John Haynes

Full time creative, part time futurist. I love writing, photography and filmmaking.

find me on twitter @johnmahaynes

colchrishadfield:

My first recording from the International Space Station. You can hear the slight buzz of the station’s fans in the background.

This is the first original, complete song recorded from space.

So fucking cool.

“Human civilisation will disappear in a puff of philosophical smoke when we discover a contradiction that leads to the conclusion 1 = 0. This, he said, would imply “1 universe = 0 universe, which would wipe us all out in a mathematical Armageddon”

In today’s Times, Marcus du Sautoy, Professor of Mathematics at the University of Oxford, outlines his theory for the most likely cause of the apocalypse. (via juliansimpson)

(Source: thetimes.co.uk, via juliansimpson)

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An oldie, but still a cool concept - Kevin Rose (Google Ventures, co-founder of Digg.com) interviews Phillip Rosedale (creator of Second Life) about Coffee & Power, a workspace set up using an interesting user-charging technique.

A great demo video of Aurasma from a TED talk. The app tracks unaltered imagery and overlays video, animations and menus via your mobile device - better than a QR code!

Chugging for Cornflakes

At the weekend I was dragged along to the local Tesco by my wife to volunteer for our local foodbank, collecting donations of food and handing out leaflets.

I’m not going to lie - the thought of enduring any longer in a supermarket than absolutely necessary still gives me cold sweats, but this was a little different.

We were positioned just inside the door, a place in which the rush of people in and out of the cold combines with the droning warmth of the overhead heaters to create a temperature-less purgatory.

I was met by an eager group of hi-vis jackets that thrusted a bundle of neatly compiled shopping lists into my hands - the idea was that people would use them to collect one or two small items from the list on their way round, donating them to us on the way out.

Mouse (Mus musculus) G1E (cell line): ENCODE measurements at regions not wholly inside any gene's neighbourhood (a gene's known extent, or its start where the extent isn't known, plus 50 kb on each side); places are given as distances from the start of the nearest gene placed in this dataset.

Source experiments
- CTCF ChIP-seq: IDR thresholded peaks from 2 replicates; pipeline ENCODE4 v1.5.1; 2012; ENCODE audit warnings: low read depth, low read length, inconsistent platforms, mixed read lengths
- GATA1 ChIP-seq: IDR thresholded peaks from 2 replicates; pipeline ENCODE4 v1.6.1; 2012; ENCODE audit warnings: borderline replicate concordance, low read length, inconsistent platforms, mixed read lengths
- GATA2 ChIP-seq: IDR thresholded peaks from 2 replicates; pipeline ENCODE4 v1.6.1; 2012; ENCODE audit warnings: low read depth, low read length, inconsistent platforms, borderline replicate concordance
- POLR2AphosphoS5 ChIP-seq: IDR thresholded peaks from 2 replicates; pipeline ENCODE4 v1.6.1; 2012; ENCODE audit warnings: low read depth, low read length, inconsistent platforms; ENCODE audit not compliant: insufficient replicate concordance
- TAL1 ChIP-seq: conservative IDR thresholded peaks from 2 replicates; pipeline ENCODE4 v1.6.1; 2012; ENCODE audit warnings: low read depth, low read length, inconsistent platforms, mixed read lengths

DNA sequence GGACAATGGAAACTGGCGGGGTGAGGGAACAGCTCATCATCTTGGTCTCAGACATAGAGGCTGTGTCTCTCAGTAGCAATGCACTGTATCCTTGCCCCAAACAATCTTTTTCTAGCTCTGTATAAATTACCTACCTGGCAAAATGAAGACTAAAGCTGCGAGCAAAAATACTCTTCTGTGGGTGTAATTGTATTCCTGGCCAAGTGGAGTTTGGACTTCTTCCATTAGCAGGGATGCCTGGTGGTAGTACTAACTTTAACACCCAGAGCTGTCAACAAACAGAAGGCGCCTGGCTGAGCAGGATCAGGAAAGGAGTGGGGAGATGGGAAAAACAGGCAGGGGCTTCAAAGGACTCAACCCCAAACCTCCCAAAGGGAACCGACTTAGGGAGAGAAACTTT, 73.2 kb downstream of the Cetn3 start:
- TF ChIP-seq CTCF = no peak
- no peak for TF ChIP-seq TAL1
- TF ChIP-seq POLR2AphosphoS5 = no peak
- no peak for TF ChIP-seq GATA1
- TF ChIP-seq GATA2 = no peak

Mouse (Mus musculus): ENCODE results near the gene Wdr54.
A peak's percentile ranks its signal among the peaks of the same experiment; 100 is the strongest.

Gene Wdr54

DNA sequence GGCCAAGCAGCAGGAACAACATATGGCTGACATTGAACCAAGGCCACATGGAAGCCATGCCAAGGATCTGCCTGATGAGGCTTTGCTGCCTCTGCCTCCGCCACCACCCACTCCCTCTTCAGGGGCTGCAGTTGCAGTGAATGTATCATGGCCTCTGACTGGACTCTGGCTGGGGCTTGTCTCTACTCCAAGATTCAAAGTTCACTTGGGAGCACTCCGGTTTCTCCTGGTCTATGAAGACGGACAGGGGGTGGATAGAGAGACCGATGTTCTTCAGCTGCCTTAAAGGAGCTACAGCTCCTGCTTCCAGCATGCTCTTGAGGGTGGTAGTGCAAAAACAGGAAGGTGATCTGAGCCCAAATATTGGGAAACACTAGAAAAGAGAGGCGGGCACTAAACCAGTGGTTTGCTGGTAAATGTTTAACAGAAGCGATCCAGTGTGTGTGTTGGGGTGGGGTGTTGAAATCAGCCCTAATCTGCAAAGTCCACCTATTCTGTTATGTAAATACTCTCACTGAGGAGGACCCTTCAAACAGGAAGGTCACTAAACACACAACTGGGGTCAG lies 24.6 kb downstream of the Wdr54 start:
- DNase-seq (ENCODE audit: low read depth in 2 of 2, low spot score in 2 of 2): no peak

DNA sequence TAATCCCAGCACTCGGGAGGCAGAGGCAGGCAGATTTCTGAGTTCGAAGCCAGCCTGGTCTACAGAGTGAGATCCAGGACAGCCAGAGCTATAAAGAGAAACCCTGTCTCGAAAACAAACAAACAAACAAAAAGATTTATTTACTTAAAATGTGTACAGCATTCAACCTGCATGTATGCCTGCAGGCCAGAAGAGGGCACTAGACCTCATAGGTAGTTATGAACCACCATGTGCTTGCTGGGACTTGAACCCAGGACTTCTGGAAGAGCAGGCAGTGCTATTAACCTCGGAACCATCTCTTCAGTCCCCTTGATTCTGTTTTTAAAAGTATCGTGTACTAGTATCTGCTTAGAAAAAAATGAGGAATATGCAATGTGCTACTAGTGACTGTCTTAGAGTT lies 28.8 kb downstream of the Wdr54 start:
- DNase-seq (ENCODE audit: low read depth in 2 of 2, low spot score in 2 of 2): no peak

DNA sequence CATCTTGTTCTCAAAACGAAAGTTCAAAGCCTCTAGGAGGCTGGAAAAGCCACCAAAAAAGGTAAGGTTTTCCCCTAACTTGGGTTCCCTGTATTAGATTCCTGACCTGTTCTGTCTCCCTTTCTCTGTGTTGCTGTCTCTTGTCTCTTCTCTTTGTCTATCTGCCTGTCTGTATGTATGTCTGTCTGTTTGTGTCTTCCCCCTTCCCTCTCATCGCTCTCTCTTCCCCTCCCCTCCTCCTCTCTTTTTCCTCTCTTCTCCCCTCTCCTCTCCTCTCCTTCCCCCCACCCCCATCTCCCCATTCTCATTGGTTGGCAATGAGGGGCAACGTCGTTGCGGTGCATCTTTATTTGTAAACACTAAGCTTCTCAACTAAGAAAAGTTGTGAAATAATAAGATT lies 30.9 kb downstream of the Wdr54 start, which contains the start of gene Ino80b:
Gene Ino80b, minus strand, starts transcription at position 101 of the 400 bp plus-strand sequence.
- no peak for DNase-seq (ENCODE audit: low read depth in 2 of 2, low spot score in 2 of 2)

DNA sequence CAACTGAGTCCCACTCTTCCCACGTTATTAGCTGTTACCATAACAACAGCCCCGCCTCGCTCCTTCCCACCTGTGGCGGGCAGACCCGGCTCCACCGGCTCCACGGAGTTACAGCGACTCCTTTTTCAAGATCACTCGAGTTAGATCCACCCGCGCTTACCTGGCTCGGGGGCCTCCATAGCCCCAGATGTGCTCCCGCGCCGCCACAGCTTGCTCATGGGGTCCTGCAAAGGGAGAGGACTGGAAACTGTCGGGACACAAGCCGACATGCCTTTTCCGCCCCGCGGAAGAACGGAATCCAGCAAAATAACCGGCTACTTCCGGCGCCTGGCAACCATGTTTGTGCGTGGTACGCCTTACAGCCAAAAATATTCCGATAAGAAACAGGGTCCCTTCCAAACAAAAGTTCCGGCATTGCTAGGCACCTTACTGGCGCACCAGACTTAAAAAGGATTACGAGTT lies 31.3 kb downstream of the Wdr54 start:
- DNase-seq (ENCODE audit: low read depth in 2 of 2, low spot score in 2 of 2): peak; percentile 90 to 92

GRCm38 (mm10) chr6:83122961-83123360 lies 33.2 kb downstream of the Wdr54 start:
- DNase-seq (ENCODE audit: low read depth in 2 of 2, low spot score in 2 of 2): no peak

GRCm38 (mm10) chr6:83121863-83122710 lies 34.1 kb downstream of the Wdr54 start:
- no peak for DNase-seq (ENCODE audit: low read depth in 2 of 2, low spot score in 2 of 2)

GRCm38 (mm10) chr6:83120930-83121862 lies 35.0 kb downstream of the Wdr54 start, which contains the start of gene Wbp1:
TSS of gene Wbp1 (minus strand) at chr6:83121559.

Immediately I was put into an uncomfortable position. I’d gone along expecting to be the young man to lift all the heavy boxes from one place to another - a thankless task, but a vital cog in the machine.

I’m usually the sort of guy that gives a couple of quid to people collecting for charity, but I hate being approached when I’m doing something else. I’m ashamed to admit that I’ve even gone as far as to pretend I’m on my phone when I spot a chugger. Yet there was I, expected to approach the unwitting public and ask them to donate some of their hard-earned money to our cause.

I was beginning to feel very out of my depth.

Fearing the worst, I approached my first victim. Then the second. Then the third - within minutes, all fear of any embarrassment dissappeared.

I was humbled by the response. Within the two hours I was there, we collected hundreds of kilos of food. The days’ total was 101 boxes, double what we expected and well over a tonne of food - all to help those in dire need.

There are foodbanks all over the country. If you can’t give food or money this Christmas - I urge you to give your time, even if it’s just a couple of hours.

Audience Targeting

You know what’s a cool number? A million.

YouTube’s exponential increase in popularity means that there are more people likely to see a video from Charlie (that took a couple of hours to make at a very low cost), than to watch an expensive series starring Dustin Hoffman on Sky Atlantic (that cost thousands, taking months to produce), airing to an average of 240,000 viewers.